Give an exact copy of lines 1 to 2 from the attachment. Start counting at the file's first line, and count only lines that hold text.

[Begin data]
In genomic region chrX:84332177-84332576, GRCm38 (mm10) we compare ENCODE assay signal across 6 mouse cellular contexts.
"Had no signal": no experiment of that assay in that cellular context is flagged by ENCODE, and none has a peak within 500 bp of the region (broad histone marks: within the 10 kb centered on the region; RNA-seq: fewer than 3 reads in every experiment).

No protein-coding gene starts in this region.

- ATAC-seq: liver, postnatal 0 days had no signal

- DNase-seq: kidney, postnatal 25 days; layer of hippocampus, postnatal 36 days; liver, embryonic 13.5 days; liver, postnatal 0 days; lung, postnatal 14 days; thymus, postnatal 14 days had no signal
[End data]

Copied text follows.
In genomic region chrX:84332177-84332576, GRCm38 (mm10) we compare ENCODE assay signal across 6 mouse cellular contexts.
"Had no signal": no experiment of that assay in that cellular context is flagged by ENCODE, and none has a peak within 500 bp of the region (broad histone marks: within the 10 kb centered on the region; RNA-seq: fewer than 3 reads in every experiment).